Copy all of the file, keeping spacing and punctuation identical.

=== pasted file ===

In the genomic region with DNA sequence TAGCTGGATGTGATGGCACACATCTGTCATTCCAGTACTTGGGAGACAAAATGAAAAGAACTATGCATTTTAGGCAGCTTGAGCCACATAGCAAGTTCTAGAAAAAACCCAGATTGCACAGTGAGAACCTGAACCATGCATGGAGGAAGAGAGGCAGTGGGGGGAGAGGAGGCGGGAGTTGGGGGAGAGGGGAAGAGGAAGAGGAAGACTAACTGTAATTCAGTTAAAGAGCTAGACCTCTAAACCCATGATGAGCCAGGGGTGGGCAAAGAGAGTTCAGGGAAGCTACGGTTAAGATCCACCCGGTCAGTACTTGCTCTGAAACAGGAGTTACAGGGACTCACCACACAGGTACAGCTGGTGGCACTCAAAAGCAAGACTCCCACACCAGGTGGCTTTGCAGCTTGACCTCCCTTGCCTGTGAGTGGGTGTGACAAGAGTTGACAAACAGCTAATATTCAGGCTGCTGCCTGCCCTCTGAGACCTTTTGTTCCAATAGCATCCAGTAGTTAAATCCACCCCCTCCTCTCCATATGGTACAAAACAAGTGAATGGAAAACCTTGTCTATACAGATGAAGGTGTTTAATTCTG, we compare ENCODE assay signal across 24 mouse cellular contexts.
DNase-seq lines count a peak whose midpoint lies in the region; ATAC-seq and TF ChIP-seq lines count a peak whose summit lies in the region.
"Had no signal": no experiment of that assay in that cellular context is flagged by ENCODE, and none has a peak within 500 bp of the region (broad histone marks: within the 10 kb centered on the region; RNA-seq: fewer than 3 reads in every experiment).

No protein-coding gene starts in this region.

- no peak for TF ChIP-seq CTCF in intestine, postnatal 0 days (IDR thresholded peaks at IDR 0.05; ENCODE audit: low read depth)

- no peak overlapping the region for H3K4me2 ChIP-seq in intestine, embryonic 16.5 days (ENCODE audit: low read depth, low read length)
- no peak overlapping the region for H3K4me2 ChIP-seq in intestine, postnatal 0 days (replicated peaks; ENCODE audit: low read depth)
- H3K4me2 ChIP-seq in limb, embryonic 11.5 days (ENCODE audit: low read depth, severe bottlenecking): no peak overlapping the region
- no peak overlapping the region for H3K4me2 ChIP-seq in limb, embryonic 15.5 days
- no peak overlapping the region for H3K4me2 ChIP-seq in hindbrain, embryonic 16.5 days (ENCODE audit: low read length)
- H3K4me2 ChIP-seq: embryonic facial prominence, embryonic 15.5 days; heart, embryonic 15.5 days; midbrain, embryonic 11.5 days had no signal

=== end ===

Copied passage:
In the genomic region with DNA sequence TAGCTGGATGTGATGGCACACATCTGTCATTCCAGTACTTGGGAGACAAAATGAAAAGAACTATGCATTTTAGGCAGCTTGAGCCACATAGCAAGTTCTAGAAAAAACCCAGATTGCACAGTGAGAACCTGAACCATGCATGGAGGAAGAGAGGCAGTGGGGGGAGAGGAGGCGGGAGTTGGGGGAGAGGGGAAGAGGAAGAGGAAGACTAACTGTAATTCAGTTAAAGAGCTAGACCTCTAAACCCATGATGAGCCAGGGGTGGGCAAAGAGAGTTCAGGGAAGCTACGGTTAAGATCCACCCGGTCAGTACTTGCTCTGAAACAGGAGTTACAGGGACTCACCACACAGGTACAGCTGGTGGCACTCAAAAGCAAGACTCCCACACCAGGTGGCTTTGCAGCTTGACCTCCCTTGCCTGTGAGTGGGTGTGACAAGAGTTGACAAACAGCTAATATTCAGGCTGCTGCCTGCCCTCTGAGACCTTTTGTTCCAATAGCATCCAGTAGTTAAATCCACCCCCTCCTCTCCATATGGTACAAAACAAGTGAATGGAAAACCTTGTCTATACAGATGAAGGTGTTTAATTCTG, we compare ENCODE assay signal across 24 mouse cellular contexts.
DNase-seq lines count a peak whose midpoint lies in the region; ATAC-seq and TF ChIP-seq lines count a peak whose summit lies in the region.
"Had no signal": no experiment of that assay in that cellular context is flagged by ENCODE, and none has a peak within 500 bp of the region (broad histone marks: within the 10 kb centered on the region; RNA-seq: fewer than 3 reads in every experiment).

No protein-coding gene starts in this region.

- no peak for TF ChIP-seq CTCF in intestine, postnatal 0 days (IDR thresholded peaks at IDR 0.05; ENCODE audit: low read depth)

- no peak overlapping the region for H3K4me2 ChIP-seq in intestine, embryonic 16.5 days (ENCODE audit: low read depth, low read length)
- no peak overlapping the region for H3K4me2 ChIP-seq in intestine, postnatal 0 days (replicated peaks; ENCODE audit: low read depth)
- H3K4me2 ChIP-seq in limb, embryonic 11.5 days (ENCODE audit: low read depth, severe bottlenecking): no peak overlapping the region
- no peak overlapping the region for H3K4me2 ChIP-seq in limb, embryonic 15.5 days
- no peak overlapping the region for H3K4me2 ChIP-seq in hindbrain, embryonic 16.5 days (ENCODE audit: low read length)
- H3K4me2 ChIP-seq: embryonic facial prominence, embryonic 15.5 days; heart, embryonic 15.5 days; midbrain, embryonic 11.5 days had no signal